- Y. Li, S. Pan, Y. Zhang et al., “Harnessing type I and type III CRISPR-Cas systems for genome editing,” Nucleic Acids Research, vol. 44, no. 4, p. 34e, 2015.
- N. Guschinskaya, R. Brunel, M. Tourte et al., “Random mutagenesis of the hyperthermophilic archaeon Pyrococcus furiosus using in vitro mariner transposition and natural transformation,” Scientific Reports, vol. 6, article 36711, 2016.
- K. A. Datsenko and B. L. Wanner, “One-step inactivation of chromosomal genes in Escherichia coli K-12 using PCR products,” Proceedings of the National Academy of Sciences of the United States of America, vol. 97, no. 12, pp. 6640–6645, 2000.
- W. Fukuda, N. Morimoto, T. Imanaka, and S. Fujiwara, “Agmatine is essential for the cell growth of Thermococcus kodakaraensis,” FEMS Microbiology Letters, vol. 287, no. 1, pp. 113–120, 2008.
- S. Fröls, P. M. K. Gordon, M. A. Panlilio et al., “Response of the hyperthermophilic archaeon Sulfolobus solfataricus to UV damage,” Journal of Bacteriology, vol. 189, no. 23, pp. 8708–8718, 2007.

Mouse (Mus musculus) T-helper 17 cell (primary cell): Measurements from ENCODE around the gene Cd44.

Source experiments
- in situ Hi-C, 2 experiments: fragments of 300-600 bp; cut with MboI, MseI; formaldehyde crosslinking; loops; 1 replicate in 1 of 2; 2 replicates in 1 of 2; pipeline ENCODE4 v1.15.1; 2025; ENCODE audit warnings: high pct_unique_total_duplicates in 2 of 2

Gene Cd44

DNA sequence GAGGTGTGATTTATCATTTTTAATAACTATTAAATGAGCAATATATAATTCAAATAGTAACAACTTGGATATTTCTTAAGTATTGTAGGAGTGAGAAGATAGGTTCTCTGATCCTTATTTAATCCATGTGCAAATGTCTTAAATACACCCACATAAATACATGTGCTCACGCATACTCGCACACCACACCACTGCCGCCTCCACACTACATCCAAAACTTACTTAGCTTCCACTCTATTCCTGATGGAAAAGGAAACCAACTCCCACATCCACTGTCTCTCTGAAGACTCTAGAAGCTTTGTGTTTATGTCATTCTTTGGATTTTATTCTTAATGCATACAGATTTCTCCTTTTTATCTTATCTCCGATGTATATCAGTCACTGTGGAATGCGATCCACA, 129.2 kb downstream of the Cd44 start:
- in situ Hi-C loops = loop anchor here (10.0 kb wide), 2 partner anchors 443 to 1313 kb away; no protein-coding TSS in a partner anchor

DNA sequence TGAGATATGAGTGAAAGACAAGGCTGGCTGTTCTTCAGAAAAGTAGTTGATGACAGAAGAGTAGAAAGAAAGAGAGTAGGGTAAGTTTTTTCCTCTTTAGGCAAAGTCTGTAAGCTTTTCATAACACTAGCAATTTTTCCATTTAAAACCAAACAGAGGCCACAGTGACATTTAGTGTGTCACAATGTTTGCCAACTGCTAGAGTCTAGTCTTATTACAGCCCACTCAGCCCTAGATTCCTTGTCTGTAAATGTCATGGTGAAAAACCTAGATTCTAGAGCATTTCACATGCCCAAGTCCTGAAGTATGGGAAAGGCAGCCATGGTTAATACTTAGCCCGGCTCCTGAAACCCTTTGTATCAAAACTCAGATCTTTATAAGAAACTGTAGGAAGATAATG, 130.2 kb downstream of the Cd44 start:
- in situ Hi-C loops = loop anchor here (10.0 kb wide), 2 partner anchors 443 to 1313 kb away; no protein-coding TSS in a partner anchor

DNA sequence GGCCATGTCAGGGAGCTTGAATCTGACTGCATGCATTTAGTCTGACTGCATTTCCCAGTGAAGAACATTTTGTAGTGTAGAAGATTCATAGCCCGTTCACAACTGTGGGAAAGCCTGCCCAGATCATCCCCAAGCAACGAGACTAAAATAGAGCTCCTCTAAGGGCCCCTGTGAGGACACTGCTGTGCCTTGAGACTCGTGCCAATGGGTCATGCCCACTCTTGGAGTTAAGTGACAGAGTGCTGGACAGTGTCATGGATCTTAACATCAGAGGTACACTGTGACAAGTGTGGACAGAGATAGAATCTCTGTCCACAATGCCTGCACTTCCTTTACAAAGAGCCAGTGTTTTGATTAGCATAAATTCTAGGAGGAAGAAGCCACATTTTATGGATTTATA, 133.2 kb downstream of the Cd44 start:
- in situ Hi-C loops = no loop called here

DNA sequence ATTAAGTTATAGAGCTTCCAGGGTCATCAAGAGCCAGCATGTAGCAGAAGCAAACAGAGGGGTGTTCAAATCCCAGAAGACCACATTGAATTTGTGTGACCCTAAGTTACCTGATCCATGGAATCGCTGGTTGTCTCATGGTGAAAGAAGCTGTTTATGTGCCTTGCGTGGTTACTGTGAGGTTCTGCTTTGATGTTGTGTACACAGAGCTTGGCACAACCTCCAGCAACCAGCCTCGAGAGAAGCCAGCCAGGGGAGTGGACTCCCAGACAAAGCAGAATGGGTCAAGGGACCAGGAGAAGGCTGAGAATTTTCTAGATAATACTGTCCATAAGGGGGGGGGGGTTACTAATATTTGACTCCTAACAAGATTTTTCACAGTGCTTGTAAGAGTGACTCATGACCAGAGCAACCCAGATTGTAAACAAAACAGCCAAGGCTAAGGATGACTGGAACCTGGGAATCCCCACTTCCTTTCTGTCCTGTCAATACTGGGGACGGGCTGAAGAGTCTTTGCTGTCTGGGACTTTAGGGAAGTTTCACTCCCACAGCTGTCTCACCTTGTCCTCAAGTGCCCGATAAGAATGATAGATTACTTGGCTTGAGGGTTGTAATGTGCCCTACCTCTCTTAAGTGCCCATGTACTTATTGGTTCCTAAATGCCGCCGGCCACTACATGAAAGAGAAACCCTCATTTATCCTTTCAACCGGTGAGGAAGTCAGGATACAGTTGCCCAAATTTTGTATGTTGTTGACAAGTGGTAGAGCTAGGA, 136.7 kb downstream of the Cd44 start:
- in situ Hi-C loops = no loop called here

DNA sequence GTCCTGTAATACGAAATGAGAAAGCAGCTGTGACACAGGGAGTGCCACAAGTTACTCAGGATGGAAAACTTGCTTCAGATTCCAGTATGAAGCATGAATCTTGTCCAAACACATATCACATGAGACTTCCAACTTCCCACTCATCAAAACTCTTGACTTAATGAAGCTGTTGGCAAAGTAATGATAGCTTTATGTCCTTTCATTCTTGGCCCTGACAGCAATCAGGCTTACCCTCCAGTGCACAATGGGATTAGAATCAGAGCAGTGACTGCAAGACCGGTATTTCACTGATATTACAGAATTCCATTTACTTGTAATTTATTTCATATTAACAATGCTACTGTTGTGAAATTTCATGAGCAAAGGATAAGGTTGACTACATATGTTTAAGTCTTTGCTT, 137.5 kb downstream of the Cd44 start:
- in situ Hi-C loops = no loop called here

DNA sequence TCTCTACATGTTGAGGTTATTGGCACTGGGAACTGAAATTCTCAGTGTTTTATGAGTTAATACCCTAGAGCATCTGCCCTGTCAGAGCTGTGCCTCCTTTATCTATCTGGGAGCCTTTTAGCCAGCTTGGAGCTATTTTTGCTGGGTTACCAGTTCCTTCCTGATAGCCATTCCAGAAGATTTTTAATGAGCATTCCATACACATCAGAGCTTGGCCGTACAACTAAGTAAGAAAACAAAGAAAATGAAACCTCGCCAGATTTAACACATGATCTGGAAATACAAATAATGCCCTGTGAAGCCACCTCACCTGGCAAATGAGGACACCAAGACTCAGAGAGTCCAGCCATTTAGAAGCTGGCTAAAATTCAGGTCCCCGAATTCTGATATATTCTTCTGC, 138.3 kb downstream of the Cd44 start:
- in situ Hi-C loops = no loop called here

- D. Götz, S. Paytubi, S. Munro, M. Lundgren, R. Bernander, and M. F. White, “Responses of hyperthermophilic crenarchaea to UV irradiation,” Genome Biology, vol. 8, no. 10, article R220, 2007.
- S. Fröls, M. F. White, and C. Schleper, “Reactions to UV damage in the model archaeon Sulfolobus solfataricus,” Biochemical Society Transactions, vol. 37, no. 1, pp. 36–41, 2009.
- M. S. Reilly and D. W. Grogan, “Characterization of intragenic recombination in a hyperthermophilic archaeon via conjugational DNA exchange,” Journal of Bacteriology, vol. 183, no. 9, pp. 2943–2946, 2001.
Copyright © 2017 Shoji Suzuki and Norio Kurosawa. This is an open access article distributed under the Creative Commons Attribution License, which permits unrestricted use, distribution, and reproduction in any medium, provided the original work is properly cited.